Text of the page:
The Oak Ridge National Laboratory Arboretum (ORNL Arboretum) is situated on the western portion of the Oak Ridge National Laboratory in Oak Ridge, Tennessee. All of the li sted trees in this certified arboretum are native species found in Tennessee, complete with walkways leading throughout. Additionally, the trees are managed by ORNL’s own Landscaping Committee, who decide on what species should be planted and the means to do so. The ORNL Arboretum is but one of the few projects that showcase the Department of Energy’s efforts in encouraging pollinator habitat and promoting native tree species.
DOE recognizes ORNL Arboretum with Sustainability Award
Strategic Partnerships for Sustainability Category
ORNL Arboretum Accreditation: Wisdom is Stored in Trees
Highlights the Sustainable Landscaping and Land Use Roadmap and how the new ORNL Arboretum contributes to sustainable landscaping & operations and is directly applicable to the DOE Goal category covering federal High-performance Sustainable Buildings. (Jamie Herold, project lead)
ORNL now has an arboretum
by Abby Bower, ORNL Today
The new certification will showcase DOE’s efforts to preserve native trees
In May 2020, a nearly 26-acre area in ORNL’s west campus was certified by ArbNet, an internationally recognized arboretum. The new ORNL Arboretum, which is accessible to all badged employees and visitors, contains 52 different species of trees native to East Tennessee – from the Tennessee state tree, the tulip poplar, to the common hackberry.
Find out more about each tree species by clicking the botanical name below. The Lady Bird Johnson Wildflower Center Plant Database offers information on tree characteristics, bloom time, natural habitat, and growing conditions. It also provides landscaping benefits (florific, fall color, winter interest, fragrant) and wildlife benefits (birds, pollinators, larval host plant, etc.)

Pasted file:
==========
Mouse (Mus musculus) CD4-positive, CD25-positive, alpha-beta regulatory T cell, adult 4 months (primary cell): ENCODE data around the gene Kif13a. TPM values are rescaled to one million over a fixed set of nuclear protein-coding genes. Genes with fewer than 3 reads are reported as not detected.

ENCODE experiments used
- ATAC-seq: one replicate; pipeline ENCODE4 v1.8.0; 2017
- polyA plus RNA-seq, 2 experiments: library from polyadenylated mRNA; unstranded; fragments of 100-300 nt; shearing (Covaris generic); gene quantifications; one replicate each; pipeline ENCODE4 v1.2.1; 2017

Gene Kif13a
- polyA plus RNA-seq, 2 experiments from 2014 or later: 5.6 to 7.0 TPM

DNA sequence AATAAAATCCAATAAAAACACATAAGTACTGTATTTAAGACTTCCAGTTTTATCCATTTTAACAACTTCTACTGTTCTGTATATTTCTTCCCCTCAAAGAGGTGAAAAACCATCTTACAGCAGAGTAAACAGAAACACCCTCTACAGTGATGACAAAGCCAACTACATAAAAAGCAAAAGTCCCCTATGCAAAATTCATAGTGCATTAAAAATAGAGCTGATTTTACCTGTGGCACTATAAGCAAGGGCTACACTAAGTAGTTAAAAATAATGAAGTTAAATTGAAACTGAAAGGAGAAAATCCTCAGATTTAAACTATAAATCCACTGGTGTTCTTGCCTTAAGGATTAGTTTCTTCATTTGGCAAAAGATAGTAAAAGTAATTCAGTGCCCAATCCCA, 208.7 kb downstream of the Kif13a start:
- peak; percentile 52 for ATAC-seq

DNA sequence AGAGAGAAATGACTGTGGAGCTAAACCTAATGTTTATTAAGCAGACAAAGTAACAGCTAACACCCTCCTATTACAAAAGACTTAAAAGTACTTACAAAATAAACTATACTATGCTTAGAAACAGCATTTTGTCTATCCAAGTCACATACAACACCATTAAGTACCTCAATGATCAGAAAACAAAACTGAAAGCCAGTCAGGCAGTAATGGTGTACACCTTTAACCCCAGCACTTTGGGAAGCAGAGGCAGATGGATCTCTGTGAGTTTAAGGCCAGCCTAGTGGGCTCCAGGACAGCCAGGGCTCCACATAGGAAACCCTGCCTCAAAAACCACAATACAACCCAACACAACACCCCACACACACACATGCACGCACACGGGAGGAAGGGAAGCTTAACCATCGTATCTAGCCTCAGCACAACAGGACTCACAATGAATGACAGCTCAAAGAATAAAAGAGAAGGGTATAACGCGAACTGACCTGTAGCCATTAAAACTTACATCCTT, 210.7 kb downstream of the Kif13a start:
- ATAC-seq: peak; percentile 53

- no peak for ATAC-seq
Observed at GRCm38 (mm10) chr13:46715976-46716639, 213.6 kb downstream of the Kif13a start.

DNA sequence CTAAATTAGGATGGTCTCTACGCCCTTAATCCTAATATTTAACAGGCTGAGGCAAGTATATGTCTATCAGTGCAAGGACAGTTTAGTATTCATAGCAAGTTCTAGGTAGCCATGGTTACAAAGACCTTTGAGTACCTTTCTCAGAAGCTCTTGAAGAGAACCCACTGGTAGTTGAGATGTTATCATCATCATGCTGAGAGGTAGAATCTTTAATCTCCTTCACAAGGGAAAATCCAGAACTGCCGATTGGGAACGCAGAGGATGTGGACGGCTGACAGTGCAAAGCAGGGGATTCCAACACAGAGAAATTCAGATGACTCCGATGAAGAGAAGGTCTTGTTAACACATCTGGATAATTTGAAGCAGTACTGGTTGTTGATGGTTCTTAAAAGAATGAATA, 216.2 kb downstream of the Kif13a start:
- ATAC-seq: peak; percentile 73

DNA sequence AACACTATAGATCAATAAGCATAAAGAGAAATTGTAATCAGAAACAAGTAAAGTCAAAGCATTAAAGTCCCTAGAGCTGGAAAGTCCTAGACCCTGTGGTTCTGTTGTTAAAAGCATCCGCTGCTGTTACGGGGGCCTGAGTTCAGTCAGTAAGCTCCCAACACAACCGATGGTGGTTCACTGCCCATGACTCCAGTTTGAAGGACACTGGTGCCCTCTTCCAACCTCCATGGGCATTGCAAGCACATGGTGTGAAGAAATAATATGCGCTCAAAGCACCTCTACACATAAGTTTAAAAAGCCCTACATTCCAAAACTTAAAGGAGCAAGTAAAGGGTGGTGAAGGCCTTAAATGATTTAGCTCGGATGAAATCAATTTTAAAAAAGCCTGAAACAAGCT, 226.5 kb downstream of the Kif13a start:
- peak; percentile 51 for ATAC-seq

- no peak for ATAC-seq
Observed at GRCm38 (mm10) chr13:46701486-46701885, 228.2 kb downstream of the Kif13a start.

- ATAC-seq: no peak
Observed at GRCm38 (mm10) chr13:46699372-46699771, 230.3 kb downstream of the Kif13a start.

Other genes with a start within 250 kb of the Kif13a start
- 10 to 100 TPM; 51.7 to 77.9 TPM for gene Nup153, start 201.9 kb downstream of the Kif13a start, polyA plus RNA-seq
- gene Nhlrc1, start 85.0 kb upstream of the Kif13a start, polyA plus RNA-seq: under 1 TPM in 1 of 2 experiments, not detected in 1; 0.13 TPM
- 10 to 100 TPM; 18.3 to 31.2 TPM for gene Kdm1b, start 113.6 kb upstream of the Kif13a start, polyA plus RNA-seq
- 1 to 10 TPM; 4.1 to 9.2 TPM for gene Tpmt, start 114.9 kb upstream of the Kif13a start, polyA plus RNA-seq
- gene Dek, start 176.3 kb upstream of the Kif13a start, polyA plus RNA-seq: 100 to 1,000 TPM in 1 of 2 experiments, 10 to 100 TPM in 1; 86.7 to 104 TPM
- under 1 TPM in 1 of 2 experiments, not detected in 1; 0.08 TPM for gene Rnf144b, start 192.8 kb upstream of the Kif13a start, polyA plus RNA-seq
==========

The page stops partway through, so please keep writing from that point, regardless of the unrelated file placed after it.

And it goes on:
|Tree Species (Alphabetical)|
|#||Botanical Name||Common Name|
|1||Acer x freemanii||Freeman Maple|
|3||Acer rubrum||Red Maple|
|4||Acer saccharum||Sugar Maple|
|5||Aesculus flava||Yellow Buckeye|
|6||Betula nigra||River Birch|
|7||Carpinus caroliniana||American Hornbeam|
|9||Celtis occidentalis||Common Hackberry|
|10||Cercis canadensis||Eastern Redbud|
|11||Cornus florida||Flowering Dogwood|
|12||Cornus racemosa||Gray Dogwood|
|13||Diospyros virginiana||Common Persimmon|
|14||Fagus grandifolia||American Beech|
|15||Fraxinus pennsylvanica||Green Ash|
|16||Gleditsia triacanthos f. inermis||Thornless Honeylocust|
|17||Ilex opaca||American Holly|
|18||Juglans nigra||Black Walnut|
|19||Juniperus virginiana||Eastern Redcedar|
|20||Liquidambar styraciflua||American Sweetgum|
|21||Liquidambar styraciflua ‘Rotundiloba’||American Sweetgum|
|22||Liriodendron tulipifera||Yellow Poplar|
|23||Magnolia grandiflora||Southern Magnolia|
|24||Magnolia virginiana||Sweetbay Magnolia|
|25||Nyssa sylvatica||Black Gum|
|26||Pinus echinata||Shortleaf Pine|
|27||Pinus strobus||Eastern White Pine|
|28||Pinus taeda||Loblolly Pine|
|30||Populus tremuloides||Quaking Aspen|
|31||Prunus serotina||Black Cherry|
|32||Quercus alba||White Oak|
|33||Quercus bicolor||Swamp White Oak|
|34||Quercus falcata||Southern Red Oak|
|35||Quercus muehlenbergii||Chinkapin Oak|
|36||Quercus nigra||Water Oak|
|37||Quercus palustris||Pin Oak|
|38||Quercus phellos||Willow Oak|
|39||Quercus prinus||Chestnut Oak|
|40||Quercus rubra||Northern Red Oak|
|41||Quercus shumardii||Shumard Oak|
|42||Quercus stellata||Post Oak|
|43||Rhus copallinum||Winged Sumac|
|44||Salix nigra||Black Willow|
|45||Sassafras albidum||Common Sassafras|
|46||Taxodium distichum||Common Baldcypress|
|47||Tilia americana||American Basswood|
|48||Tsuga canadensis||Eastern Hemlock|
|49||Ulmus alata||Winged Elm|
|50||Ulmus americana||American Elm|
|51||Ulmus rubra||Slippery Elm|